Tag Archives: greece

Visiting the Northern Greece refugee camps with Tim Farron

Refugee camp Northern GreeceOn Monday I flew out to Greece with Tim ahead of his visit to the camps in the North on Tuesday. Hours earlier UNHCR informed us they would no longer be able to facilitate the visit of a ‘high-profile’ individual given the security concerns after the clashes the day before. I tried desperately to reassure them that it was not exactly a ‘high profile’ visit, there would be no security team, huddle of staff and no media crew following him around– something that I don’t think they really believed.

So we flew into Greece with ‘fluid’ plans let’s say.

I spent Monday night manically emailing all the contacts I had working in the field to see if we could line up briefings for Tim the next day and had a surprising response. Everyone was very keen to meet Tim to tell him what they were doing and what they needed from the UK Government. One organisation who wasn’t even currently in Idomeni, the informal camp we visited on Tuesday morning, came over especially to give Tim and an overview of what was happening on the ground day in, day out.

Posted in Op-eds | Also tagged , , and | 1 Comment

Tim Farron visits refugee camps in Greece – “Real people in desperate circumstances fleeing war”

The news is constantly full of big numbers, thousands, hundreds of thousands, millions of people heading to Europe to escape war and destruction. Tim Farron is in Greece today, talking to some of them. What’s very clear is that behind those big numbers are individual people and families, just like ours, who had been living peaceable lives, getting on with their jobs, sending their children to school, just like the rest of us. They have been displaced by events beyond their control, war, violence, destruction and seek a place of safety where they can contribute to society and get on with their lives.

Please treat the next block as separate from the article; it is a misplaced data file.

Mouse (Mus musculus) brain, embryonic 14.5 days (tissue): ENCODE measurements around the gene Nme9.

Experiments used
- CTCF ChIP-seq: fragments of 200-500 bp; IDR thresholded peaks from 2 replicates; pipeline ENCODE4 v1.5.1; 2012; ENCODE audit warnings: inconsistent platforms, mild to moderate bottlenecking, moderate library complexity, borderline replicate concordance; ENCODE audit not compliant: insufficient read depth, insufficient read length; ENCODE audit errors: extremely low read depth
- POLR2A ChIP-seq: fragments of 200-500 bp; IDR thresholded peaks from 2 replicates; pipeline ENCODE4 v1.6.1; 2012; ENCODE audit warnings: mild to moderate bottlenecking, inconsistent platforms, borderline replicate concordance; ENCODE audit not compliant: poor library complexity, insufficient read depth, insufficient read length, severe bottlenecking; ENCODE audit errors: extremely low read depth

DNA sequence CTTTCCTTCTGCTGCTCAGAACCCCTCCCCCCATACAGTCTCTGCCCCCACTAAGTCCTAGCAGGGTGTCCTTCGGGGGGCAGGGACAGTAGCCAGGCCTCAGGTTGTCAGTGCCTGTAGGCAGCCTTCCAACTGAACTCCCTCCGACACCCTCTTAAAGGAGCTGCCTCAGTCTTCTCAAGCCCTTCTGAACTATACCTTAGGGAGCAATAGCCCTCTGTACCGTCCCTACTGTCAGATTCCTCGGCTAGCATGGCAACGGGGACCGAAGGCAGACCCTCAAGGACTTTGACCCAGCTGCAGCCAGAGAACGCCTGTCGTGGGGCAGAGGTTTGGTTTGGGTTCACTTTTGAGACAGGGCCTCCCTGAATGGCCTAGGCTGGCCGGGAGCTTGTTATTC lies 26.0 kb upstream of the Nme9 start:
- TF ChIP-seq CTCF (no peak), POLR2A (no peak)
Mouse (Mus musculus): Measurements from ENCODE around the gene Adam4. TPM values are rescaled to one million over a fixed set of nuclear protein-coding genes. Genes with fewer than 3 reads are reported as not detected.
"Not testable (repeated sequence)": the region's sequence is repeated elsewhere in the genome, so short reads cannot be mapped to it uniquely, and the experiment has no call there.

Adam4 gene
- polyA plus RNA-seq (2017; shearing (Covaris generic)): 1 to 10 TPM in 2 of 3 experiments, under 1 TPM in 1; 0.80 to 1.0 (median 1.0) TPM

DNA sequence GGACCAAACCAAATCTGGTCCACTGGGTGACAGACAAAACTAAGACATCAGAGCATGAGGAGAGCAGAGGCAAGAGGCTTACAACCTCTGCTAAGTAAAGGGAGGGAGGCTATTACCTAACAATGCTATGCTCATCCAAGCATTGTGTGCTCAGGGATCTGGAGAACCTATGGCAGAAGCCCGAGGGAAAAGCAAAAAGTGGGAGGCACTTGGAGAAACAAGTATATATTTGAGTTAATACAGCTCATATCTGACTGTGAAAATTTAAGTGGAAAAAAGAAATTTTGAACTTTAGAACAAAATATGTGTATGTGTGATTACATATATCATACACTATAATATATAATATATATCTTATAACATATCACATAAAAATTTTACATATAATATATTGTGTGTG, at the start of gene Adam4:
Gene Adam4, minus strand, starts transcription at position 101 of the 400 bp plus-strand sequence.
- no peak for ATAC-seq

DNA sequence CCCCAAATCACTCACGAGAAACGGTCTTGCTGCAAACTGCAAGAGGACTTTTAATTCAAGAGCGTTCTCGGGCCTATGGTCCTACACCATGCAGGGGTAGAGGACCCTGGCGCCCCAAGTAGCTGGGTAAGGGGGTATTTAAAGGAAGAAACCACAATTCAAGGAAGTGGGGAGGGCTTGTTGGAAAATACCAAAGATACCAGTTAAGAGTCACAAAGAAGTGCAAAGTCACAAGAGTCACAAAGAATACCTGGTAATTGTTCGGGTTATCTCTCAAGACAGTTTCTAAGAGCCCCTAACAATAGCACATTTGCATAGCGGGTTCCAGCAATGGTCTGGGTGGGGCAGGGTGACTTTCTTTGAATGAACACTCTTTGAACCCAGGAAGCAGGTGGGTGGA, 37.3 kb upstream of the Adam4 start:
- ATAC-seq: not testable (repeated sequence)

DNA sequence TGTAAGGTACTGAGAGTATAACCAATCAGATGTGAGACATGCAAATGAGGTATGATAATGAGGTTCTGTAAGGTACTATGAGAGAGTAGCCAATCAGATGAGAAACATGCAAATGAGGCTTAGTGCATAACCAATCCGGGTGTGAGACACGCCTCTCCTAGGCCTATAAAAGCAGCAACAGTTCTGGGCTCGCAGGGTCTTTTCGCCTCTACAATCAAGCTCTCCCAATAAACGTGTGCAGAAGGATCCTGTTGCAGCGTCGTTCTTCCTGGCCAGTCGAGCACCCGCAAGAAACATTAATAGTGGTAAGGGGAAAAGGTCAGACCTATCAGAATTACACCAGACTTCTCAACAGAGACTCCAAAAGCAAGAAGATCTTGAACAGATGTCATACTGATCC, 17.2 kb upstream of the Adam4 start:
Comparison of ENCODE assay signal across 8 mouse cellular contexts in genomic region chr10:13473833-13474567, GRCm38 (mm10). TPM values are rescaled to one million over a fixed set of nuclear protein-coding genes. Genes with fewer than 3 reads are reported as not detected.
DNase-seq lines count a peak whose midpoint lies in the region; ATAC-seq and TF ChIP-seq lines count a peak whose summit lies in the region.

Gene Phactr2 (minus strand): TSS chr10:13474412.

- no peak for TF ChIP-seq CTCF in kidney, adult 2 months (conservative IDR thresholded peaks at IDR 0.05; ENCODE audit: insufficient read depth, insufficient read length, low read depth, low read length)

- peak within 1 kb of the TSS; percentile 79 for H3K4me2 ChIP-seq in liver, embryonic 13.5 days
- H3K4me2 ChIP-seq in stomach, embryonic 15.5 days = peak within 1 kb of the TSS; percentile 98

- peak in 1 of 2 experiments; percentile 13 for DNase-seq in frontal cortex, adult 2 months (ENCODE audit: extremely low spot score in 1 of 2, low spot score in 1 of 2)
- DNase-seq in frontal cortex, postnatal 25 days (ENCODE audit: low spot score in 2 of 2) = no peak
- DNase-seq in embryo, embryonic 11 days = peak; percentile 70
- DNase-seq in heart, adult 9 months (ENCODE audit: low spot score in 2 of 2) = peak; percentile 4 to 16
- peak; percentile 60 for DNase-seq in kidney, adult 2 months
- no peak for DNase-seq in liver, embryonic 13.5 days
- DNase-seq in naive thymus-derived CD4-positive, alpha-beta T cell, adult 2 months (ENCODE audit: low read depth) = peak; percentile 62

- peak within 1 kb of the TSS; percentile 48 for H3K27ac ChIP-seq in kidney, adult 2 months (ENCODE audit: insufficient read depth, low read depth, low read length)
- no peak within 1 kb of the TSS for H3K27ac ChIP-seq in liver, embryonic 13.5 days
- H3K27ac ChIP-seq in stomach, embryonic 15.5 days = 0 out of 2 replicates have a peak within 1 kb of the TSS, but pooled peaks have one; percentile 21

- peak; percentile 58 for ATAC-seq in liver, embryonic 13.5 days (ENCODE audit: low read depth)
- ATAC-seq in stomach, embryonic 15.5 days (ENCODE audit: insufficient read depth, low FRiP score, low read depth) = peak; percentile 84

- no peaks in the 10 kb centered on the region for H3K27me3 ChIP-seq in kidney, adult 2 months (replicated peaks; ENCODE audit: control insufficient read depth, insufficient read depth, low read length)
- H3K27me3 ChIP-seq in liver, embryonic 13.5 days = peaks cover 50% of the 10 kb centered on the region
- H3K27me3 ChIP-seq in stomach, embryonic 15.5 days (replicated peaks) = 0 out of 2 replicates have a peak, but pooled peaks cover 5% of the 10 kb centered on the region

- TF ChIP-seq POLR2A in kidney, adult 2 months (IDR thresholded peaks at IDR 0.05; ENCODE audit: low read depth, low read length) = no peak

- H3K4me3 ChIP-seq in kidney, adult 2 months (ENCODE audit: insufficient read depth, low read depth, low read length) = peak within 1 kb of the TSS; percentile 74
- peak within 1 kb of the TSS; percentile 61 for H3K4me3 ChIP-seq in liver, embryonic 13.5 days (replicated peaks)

Posted in News | Also tagged , , and | 10 Comments

Opinion: Historia est Magistra Vitae: no Grexit, no Greece

The last few days showed the EU as a very resilient organisation: the Bundestag had just approved the Greek bailout, after Finland, France and Austria. But it also showed EU stretched to the breaking point: there is no Grexit but there is no Greece either.

Let us step back and look at the recent past from the future perspective through the prism of the UK. 100 years hence the history of the UK could read like this:

At the beginning of the 21st century the UK was the only state able to offer an alternative to the Franco-German concept of unified Europe. But, rather than introducing UK’s own concept based on liberal values, individual independence and social liberal policies, the UK spent its energy on questioning the EU concept (so called ‘opting out’) and fighting in-between themselves under the then Conservative leader Cameron. This meant that the UK was not offering any viable alternative and completely lost its direction. With the diminishing role of the USA, the Anglo-Saxon governance model, so prevalent during 19th and 20th centuries ceased to play any meaningful role as ‘the bureaucratic super-state’ took on an ever increasing role.

Posted in Op-eds | Also tagged and | 6 Comments

Opinion: Has the EU just come of age?

It sounds a daft question, given the number of articles critical of the solution to the Greece crisis which have been appearing in my Facebook and Twitter feeds, but things are not always what they seem. Looking at unconscious processes in organisations, the things that people act out without naming tend to be the really important ones

My sense is that we might just have tipped into the space where the EU functions like a truly federal entity — albeit with a deep faith in subsidiarity — and the griping is the griping one has when a government makes a difficult decision, not when it is seen as illigitimate.

What first sent my mind in this direction was the Greek referendum. Far from being an “in/out” referendum, this was one that assumed Greece was inevitably part of the EU, woven in so tightly that this bizarre stunt could not cause them to leave. The “no” vote was strong, but so was the desire to remain in the Eurozone and the EU. For Alexis Tsipras to have made such a fuss about democracy, and then ignore the referendum could seem bizarre, but it makes more sense if I compare it with the antics of a 1970s-style shop steward garnering the support of the workers as a negotiating tactic, or the rebellions of Liverpool City Council at the height of the Militant Tendency. In both cases, quite extreme behaviour is possible because people assume an underlying unity — the shop steward does not want their members to lose their jobs, and Liverpool was not going to cease to be part of the UK. As with Greece in the EU, the strong behaviour is possible because they feel they belong.